Study says Kent's ShoWare Center added $25 million to local economy in 2011

The city-owned ShoWare Center brought in an estimated $25 million to the local economy in 2011, according to an economic impact analysis presented to Kent City Council members at a Nov. 20 workshop.

The independent study, by Community Attributes, Inc. of Seattle, concluded that the facility “is a regional magnet, attracting more than one million visitors to Kent for sports events, entertainment, conferences, civic events and more. All told, ShoWare Center patrons spent an estimated $12.1 million at local businesses with a ripple effect of $25.1 million in 2011.”

This spending contributed $609,700 in tax revenues to the city of Kent annually.

“The study shows that our investment in ShoWare Center, while its opening couldn’t have come at a worse time, on the brink of the recession, has benefitted our city in general,” Mayor Suzette Cooke said in a city media release. “The events themselves, coupled with the recreation dollars spent on dining, shopping and other services, have really boosted the bottom lines of our downtown businesses during the recession."

The council voted 5-2 in April to approve a $36,400 consultant contract to perform the economic analysis on the 4-year-old arena.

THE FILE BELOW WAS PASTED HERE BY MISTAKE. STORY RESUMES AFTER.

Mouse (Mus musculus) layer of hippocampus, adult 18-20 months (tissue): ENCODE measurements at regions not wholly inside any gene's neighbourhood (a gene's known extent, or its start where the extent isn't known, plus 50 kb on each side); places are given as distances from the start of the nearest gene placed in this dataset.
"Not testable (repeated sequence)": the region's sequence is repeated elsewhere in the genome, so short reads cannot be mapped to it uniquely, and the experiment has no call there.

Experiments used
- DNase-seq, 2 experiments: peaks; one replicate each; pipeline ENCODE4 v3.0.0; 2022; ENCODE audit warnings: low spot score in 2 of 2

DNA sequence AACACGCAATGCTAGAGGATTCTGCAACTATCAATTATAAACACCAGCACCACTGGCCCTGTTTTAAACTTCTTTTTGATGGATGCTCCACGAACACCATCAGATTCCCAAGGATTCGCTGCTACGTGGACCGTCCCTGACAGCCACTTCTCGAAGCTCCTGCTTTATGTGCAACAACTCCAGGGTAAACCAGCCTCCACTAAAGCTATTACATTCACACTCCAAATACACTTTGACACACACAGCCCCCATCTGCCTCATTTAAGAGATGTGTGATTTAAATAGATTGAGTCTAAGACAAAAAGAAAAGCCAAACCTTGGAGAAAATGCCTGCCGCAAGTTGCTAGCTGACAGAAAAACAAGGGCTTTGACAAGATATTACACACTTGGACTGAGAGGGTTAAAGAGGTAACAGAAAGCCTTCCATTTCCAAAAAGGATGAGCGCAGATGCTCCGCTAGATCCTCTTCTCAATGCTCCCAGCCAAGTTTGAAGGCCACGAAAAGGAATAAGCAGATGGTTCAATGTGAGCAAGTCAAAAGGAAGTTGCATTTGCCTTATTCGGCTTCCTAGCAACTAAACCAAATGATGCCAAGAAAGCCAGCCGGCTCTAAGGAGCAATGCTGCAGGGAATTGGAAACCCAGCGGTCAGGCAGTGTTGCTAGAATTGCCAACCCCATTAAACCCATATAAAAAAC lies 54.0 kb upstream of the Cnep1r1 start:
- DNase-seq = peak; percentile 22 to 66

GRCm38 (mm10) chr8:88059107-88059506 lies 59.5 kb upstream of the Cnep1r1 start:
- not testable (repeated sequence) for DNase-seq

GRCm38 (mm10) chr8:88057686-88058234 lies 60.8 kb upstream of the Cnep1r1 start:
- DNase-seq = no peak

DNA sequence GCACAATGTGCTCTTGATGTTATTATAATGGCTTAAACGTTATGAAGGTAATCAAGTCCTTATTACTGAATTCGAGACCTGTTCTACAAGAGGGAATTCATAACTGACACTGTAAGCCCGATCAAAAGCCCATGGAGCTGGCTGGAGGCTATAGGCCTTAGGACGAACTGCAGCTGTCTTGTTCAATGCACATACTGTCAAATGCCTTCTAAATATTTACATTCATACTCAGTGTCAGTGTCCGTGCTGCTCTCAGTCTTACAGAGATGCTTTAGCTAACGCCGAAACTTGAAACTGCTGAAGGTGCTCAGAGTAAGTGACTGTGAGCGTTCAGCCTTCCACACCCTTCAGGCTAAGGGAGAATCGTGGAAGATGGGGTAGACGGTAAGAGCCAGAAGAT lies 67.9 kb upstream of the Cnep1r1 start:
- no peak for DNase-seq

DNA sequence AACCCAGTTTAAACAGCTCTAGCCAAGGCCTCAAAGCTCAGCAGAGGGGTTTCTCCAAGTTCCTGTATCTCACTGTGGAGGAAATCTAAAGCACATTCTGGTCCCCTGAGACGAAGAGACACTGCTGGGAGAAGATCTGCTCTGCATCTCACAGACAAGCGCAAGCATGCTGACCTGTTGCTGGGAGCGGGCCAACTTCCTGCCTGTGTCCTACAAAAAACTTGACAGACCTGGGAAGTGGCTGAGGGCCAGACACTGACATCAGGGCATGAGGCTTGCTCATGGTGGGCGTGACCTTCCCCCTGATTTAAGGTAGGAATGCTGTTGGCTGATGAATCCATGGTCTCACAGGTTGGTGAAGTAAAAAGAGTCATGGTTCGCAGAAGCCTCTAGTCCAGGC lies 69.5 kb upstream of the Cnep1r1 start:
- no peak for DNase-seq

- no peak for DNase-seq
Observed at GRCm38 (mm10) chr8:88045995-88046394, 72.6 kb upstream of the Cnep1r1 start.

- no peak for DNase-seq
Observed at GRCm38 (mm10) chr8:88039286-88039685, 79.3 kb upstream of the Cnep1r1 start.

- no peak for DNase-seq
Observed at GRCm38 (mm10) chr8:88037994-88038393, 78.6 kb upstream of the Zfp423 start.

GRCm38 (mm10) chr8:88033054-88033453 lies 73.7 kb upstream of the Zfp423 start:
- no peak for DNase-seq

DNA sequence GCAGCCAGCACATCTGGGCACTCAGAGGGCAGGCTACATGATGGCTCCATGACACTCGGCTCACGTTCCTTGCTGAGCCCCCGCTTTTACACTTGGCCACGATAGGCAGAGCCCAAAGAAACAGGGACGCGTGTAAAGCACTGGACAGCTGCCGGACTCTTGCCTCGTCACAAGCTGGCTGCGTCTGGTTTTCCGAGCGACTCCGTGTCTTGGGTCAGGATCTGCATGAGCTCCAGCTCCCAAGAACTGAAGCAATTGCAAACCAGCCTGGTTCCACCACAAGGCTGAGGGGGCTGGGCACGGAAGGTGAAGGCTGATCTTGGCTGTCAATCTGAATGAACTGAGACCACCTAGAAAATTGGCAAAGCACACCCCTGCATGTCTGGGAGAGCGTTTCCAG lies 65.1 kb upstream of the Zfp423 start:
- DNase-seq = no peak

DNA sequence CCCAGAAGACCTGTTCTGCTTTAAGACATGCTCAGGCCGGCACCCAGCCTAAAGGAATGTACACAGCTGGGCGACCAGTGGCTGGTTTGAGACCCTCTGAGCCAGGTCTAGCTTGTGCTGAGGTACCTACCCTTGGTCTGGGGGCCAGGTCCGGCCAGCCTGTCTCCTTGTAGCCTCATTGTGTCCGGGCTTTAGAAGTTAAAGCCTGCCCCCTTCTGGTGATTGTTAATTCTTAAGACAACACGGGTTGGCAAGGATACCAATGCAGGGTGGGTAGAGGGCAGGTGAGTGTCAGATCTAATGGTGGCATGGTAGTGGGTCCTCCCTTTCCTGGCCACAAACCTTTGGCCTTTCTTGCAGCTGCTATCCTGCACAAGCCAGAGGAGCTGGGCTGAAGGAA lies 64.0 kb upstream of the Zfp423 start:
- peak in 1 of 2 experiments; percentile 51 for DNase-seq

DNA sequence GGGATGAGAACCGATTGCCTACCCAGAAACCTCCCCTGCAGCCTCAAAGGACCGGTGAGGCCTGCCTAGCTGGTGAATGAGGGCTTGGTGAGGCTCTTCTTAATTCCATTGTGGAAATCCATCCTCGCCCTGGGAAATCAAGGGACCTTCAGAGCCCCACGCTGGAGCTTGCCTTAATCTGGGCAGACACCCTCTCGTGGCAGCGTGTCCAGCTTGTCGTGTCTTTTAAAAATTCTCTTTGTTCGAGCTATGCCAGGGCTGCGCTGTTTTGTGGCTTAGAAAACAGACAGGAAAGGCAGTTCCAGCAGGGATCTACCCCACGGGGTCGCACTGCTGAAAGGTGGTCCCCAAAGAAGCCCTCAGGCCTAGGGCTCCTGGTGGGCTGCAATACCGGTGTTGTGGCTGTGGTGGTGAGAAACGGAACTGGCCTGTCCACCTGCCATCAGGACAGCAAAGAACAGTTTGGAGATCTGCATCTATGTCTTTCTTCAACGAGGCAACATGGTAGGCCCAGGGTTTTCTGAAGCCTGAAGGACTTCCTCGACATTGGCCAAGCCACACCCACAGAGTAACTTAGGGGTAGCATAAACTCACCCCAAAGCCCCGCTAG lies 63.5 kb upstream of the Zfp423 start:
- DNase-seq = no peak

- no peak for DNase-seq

In the analysis, Community Attributes combined financial and survey data with “IMPLAN” modeling, a well-established method for measuring the ripple effect of business-to-business and employee spending on the local economy.

The economic impact analysis notes that Kent Station restaurants report a 20 percent increase in foot traffic on event nights. The top complaint now is lack of parking.

According to the study, ShoWare Center produces the following revenues:

• A total of $609,700 in tax revenues to the city of Kent annually.

Of this, $403,000 comes from patron spending at Thunderbirds games and ShoWare Center events, including dining and shopping during trips to ShoWare Center.

The additional $206,700 includes tax revenues that come from indirect and induced impacts estimated and derived from economic models.

These models capture business to business spending and the impacts from employee spending (same assumption of 75 percent of indirect and induced impacts captured locally).

Ben Wolters, city economic development director, said ShoWare Center has been instrumental in helping to put Kent on the map as a regional destination.

“The national recession and the negative impact it’s had on the event industry has caused an operating loss of $1.3 million over the past three years," Wolters said about the arena. "Despite this loss, ShoWare Center has been helping our local economy recover.

“We’ve attracted hockey, ice skating and other sports fans, thousands of meeting attendees and families for shows like Disney and the Ringling Brothers Circus. We’ve attracted music fans from around the region and have an even better event lineup for next year.”

Operated by SMG, ShoWare Center employs 30 full-time employees, 150 part-time event employees and created 560 jobs during its construction.

The ShoWare Center Economic Impact Analysis is available at

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